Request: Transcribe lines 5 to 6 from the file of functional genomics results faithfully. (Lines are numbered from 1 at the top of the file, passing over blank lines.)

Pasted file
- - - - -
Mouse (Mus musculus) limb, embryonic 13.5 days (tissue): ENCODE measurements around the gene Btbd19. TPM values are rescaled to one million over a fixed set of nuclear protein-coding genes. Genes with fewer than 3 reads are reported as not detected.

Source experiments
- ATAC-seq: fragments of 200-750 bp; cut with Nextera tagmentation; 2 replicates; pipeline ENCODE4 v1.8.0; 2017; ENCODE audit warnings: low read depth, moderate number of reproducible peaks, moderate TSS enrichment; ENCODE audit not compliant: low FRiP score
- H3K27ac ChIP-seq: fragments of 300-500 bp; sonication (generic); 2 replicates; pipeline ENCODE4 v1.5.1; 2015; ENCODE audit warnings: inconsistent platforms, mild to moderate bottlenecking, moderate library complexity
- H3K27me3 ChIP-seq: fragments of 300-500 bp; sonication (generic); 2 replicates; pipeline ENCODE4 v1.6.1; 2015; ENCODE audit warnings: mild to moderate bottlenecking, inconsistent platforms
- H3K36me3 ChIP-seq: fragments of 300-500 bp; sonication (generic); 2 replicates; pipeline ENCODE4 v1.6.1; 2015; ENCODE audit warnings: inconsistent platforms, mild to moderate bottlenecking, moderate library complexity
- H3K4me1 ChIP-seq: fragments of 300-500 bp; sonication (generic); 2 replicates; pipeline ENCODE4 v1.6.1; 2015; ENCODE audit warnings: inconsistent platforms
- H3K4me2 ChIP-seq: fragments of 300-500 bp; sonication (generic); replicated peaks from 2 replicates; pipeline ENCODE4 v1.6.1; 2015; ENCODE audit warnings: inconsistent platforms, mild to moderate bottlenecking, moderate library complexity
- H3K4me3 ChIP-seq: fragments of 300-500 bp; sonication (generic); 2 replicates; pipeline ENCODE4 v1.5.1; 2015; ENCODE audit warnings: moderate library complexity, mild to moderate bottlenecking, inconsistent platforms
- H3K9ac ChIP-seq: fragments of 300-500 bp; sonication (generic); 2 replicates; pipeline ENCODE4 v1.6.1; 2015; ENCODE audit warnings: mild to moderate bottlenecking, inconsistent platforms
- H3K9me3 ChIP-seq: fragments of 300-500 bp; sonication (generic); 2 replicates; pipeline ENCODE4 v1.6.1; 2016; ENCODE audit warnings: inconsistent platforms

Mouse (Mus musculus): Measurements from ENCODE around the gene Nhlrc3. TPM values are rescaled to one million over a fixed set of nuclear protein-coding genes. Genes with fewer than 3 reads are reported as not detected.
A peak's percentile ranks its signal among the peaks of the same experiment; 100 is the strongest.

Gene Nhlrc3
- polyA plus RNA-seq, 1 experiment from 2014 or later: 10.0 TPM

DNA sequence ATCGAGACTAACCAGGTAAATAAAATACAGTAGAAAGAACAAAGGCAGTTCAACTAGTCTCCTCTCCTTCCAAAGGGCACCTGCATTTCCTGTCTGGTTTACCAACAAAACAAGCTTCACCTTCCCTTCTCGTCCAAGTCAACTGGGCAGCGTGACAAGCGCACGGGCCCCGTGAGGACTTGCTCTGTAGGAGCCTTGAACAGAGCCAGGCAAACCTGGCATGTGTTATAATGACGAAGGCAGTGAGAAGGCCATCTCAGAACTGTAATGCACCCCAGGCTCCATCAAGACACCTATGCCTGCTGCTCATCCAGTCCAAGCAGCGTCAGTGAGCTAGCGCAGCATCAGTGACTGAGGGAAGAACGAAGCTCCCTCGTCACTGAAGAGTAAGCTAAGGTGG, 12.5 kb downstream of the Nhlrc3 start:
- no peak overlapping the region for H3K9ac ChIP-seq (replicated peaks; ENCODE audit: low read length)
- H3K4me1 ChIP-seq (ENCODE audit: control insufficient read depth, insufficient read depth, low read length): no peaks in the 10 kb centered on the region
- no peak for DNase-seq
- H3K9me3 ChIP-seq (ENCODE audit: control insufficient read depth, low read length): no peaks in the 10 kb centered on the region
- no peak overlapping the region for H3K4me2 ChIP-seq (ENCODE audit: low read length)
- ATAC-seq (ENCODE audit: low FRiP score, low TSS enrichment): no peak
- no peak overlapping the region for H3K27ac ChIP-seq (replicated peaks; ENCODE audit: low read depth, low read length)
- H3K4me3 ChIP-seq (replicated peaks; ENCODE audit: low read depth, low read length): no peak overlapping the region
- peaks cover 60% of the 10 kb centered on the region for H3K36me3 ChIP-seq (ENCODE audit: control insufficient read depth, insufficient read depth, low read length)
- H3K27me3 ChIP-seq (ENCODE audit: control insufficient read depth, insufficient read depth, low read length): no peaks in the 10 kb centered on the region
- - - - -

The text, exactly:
- H3K27me3 ChIP-seq: fragments of 300-500 bp; sonication (generic); 2 replicates; pipeline ENCODE4 v1.6.1; 2015; ENCODE audit warnings: mild to moderate bottlenecking, inconsistent platforms
- H3K36me3 ChIP-seq: fragments of 300-500 bp; sonication (generic); 2 replicates; pipeline ENCODE4 v1.6.1; 2015; ENCODE audit warnings: inconsistent platforms, mild to moderate bottlenecking, moderate library complexity